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Home HortScience Cover Crops Show Potential for Controlling Weeds in Organic Vegetable Production
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ST. PAUL, MN—Specialists in organic agriculture are increasingly interested in the advantages of using winter annual cover crops with no-tillage systems. These no-tillage organic systems rely on cover crops to replace herbicides, which are widely used in conventional reduced tillage. The cover crop systems can reduce weed populations, preserve soil structure, soil quality, and soil moisture, and have the potential to produce yields equivalent to traditional production methods.

Annual cover crops such as winter rye and hairy vetch are being studied for their abilities to reduce weed density and build soil quality in organic systems. Researchers at the University of Minnesota conducted a study to determine the efficacy of the cover crops in environments with short growing seasons and cool soils. Craig C. Sheaffer and colleagues evaluated no-tillage production of three vegetable crops planted into winter rye, hairy vetch, and a winter rye/hairy vetch mixture that were mechanically suppressed with a roller–crimper at two locations in Minnesota. "We also evaluated the impact of rolled–crimped winter annual cover crops on soil properties, weed populations, and mulch characteristics," said Sheaffer, professor in the Department of Agronomy and Plant Genetics at the University of Minnesota and lead author of the study published in HortScience.

To test the treatments in different soil types, the team conducted experiments on tomato, zucchini, and bell pepper at two locations: at the University of Minnesota, St. Paul, and at the Southwest Research and Outreach Center in Lamberton, Minnesota.

Cover crop treatments consistently reduced marketable yield of all vegetable crops compared with the no-cover control. When tomato, zucchini, and bell pepper were grown in rolled winter cover crop residue, average marketable yields were reduced by 89%, 77%, and 92% in the first year of the study and 65%, 41%, and 79% in the second year, compared with those of the no-cover control. Yields of all vegetables were consistently higher in the second year than the first, which the scientists attributed to increased rates of fertilizer and more uniform application of water from the irrigation system.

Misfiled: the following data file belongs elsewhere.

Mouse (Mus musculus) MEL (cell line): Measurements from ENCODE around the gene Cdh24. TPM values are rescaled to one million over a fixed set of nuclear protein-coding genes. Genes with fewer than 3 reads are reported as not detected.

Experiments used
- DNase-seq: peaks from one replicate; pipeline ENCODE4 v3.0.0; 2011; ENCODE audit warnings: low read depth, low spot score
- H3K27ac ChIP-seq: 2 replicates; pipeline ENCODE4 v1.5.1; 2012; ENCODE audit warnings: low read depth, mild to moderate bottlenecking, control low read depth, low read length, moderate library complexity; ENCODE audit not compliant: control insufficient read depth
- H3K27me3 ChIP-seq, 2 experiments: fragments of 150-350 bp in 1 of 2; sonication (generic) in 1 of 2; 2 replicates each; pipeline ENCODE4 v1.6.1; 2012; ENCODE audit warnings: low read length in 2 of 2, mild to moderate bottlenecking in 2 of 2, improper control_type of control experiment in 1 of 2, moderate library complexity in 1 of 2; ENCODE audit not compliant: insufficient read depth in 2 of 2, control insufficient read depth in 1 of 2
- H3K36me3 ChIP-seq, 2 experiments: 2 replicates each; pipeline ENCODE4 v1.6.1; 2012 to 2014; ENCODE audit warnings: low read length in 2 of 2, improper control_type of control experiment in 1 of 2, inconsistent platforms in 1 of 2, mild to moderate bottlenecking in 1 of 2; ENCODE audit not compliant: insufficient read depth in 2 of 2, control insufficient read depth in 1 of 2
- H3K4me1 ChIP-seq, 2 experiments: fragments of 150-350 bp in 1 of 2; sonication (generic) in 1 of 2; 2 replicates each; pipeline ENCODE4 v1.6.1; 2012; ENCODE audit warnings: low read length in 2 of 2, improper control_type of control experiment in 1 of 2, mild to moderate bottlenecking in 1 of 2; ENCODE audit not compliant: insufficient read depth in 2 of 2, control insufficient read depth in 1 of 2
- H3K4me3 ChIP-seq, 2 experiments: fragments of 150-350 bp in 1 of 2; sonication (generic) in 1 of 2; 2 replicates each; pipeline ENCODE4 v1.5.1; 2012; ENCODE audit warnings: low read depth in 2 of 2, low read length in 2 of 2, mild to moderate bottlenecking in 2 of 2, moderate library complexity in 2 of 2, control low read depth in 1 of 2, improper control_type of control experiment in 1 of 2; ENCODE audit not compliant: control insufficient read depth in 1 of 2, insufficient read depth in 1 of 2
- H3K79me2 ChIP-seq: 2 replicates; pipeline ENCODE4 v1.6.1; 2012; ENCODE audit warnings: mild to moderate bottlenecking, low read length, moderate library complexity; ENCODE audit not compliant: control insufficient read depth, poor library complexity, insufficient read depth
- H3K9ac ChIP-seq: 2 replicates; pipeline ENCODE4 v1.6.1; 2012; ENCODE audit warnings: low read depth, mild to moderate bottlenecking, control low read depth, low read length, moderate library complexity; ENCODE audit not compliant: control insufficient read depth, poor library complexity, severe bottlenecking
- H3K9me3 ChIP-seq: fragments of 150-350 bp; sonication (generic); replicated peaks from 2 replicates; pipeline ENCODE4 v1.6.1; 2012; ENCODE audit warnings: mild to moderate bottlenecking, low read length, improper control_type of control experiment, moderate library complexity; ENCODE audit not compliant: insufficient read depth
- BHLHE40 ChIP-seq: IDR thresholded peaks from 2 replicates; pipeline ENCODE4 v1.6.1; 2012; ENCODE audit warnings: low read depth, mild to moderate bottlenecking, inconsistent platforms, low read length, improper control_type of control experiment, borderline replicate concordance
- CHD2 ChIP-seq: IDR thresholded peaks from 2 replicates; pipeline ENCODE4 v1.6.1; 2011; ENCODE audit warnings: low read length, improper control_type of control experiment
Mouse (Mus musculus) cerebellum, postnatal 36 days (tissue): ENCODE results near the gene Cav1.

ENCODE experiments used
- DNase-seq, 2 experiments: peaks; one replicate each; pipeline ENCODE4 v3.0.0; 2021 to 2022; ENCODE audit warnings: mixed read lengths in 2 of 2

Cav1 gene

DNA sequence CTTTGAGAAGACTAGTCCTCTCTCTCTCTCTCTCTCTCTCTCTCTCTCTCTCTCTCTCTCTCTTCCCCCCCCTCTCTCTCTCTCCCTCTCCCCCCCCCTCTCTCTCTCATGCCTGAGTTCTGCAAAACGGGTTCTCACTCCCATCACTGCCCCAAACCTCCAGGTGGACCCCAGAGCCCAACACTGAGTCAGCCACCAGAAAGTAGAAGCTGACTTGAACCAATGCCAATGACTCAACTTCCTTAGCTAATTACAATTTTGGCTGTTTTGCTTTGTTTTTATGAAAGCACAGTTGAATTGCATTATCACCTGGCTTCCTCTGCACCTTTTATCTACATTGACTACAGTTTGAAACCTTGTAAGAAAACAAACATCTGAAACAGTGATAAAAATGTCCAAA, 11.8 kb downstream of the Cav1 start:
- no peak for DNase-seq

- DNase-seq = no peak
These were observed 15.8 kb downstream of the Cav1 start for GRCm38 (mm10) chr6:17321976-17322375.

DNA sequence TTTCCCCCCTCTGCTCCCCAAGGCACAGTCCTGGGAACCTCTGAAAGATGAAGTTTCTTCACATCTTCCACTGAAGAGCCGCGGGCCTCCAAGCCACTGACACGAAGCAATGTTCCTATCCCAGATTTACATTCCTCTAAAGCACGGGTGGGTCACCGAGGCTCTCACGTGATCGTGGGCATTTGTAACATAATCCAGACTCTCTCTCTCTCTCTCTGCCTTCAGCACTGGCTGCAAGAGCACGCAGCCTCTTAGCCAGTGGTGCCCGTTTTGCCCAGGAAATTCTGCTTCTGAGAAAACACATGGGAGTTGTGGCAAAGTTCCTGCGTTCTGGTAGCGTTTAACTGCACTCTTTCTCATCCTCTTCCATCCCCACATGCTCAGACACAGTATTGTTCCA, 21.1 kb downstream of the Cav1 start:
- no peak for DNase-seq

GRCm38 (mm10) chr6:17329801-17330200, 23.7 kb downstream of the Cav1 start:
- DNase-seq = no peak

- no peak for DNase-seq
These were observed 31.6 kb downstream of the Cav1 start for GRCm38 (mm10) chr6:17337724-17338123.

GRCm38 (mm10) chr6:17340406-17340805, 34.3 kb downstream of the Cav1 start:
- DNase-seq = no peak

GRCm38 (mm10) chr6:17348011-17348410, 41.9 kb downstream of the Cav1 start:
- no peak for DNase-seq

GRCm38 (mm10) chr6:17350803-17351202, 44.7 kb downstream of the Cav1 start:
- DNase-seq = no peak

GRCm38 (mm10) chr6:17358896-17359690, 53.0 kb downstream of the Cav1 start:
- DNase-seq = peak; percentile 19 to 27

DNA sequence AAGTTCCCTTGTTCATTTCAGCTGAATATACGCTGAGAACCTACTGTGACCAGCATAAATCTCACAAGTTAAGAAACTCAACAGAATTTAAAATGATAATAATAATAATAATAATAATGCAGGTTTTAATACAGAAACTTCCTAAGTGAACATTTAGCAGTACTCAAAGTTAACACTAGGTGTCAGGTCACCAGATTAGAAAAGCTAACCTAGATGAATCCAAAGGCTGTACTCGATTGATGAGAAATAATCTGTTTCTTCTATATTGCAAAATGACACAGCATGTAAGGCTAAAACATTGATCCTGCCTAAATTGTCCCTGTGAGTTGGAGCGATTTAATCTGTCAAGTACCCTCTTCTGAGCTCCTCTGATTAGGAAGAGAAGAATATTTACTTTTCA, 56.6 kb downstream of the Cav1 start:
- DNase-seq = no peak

Winter rye and the winter rye/hairy vetch mixture reduced average annual weed density at St. Paul by 96% for 8 to 10 weeks after rolling and hairy vetch mulch reduced weeds 80% for 2 to 8 weeks after rolling, whereas at Lamberton, there was no consistent effect of cover treatments on weed populations.

According to the report, the use of a tractor-mounted roller–crimper was effective during the anthesis growth stage to end a winter rye cover crop. The roller was not an effective tool for ending hairy vetch at the vegetative growth stage that corresponded with winter rye anthesis.

"Our data showed that winter rye and hairy vetch demonstrated excellent potential for non-herbicidal management of annual weeds in organic vegetable production in the upper Midwest," Sheaffer said. "However, organic no-tillage vegetable production using winter cover crops presents unique implementation challenges in cool, northern states where growing seasons are short and low soil temperatures can reduce crop growth. Additional research is needed on methods to increase vegetable crop yields in rolled cover crops."


The complete study and abstract are available on the ASHS HortScience electronic journal web site:

Founded in 1903, the American Society for Horticultural Science (ASHS) is the largest organization dedicated to advancing all facets of horticultural research, education, and application. More information at


Original Article:

Rolled Winter Rye and Hairy Vetch Cover Crops Lower Weed Density but Reduce Vegetable Yields in No-tillage Organic Production
Matthew J. Leavitt, Craig C. Sheaffer, Donald L. Wyse, and Deborah L. Allan
HortScience 46:387–395. [Abstract] [Full Text] [PDF]

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